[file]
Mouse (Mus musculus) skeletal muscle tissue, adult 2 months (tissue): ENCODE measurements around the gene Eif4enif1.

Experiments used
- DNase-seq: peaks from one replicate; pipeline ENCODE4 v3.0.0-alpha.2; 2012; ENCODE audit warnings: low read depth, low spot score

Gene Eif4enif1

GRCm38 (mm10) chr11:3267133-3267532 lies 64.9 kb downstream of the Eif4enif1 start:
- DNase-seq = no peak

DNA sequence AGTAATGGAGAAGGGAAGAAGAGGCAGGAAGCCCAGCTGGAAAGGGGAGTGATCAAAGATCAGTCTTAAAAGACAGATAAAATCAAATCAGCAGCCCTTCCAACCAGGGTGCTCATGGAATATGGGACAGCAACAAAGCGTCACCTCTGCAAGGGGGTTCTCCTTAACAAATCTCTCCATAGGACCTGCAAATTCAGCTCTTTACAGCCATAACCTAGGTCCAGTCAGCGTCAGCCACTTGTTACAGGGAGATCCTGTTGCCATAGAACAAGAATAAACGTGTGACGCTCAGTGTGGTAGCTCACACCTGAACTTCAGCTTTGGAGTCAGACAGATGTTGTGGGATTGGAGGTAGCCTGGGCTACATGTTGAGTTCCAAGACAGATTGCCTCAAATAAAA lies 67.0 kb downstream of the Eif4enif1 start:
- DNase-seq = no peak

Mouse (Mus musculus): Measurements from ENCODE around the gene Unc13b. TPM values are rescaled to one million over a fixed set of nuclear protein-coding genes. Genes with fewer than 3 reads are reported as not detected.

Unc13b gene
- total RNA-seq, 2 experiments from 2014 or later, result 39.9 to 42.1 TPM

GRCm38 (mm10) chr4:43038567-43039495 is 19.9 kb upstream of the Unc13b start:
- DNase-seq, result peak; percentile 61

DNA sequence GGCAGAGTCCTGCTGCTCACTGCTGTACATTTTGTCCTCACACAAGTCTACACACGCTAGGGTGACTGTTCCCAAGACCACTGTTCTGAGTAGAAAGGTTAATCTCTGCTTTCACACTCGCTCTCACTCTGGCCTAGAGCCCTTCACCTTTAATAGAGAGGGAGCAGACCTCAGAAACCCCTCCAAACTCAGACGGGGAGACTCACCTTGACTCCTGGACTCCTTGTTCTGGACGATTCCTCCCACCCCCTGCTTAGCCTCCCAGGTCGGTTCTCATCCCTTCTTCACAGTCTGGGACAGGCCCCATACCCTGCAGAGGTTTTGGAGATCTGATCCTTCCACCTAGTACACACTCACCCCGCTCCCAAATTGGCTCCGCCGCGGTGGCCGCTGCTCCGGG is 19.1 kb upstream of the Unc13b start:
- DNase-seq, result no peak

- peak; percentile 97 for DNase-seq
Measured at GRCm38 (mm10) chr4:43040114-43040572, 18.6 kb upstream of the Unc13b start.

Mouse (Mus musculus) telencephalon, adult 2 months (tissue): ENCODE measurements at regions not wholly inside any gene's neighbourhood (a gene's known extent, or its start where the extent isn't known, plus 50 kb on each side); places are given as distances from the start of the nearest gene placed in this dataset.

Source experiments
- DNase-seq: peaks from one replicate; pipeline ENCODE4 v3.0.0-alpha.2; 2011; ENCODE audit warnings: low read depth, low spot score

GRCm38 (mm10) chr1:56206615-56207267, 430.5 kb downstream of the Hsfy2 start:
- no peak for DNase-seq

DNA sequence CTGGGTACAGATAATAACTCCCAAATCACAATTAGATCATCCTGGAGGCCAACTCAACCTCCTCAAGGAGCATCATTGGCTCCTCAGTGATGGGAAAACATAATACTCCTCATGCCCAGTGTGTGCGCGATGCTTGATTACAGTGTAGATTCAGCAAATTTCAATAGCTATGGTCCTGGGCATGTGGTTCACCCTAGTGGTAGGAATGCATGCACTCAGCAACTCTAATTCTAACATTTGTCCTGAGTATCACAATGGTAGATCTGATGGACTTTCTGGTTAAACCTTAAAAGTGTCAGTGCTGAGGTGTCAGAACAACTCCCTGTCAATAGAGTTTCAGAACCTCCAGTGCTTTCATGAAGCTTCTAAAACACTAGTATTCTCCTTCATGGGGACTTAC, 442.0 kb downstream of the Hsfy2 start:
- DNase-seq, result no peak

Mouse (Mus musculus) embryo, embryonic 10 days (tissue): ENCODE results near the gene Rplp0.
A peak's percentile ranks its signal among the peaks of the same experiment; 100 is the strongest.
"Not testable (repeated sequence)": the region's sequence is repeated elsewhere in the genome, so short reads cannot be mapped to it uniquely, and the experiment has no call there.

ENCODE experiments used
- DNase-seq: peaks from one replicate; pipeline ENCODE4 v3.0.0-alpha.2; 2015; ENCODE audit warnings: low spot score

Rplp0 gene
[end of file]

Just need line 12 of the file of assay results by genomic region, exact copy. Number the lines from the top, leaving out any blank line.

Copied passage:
GRCm38 (mm10) chr4:43038567-43039495 is 19.9 kb upstream of the Unc13b start: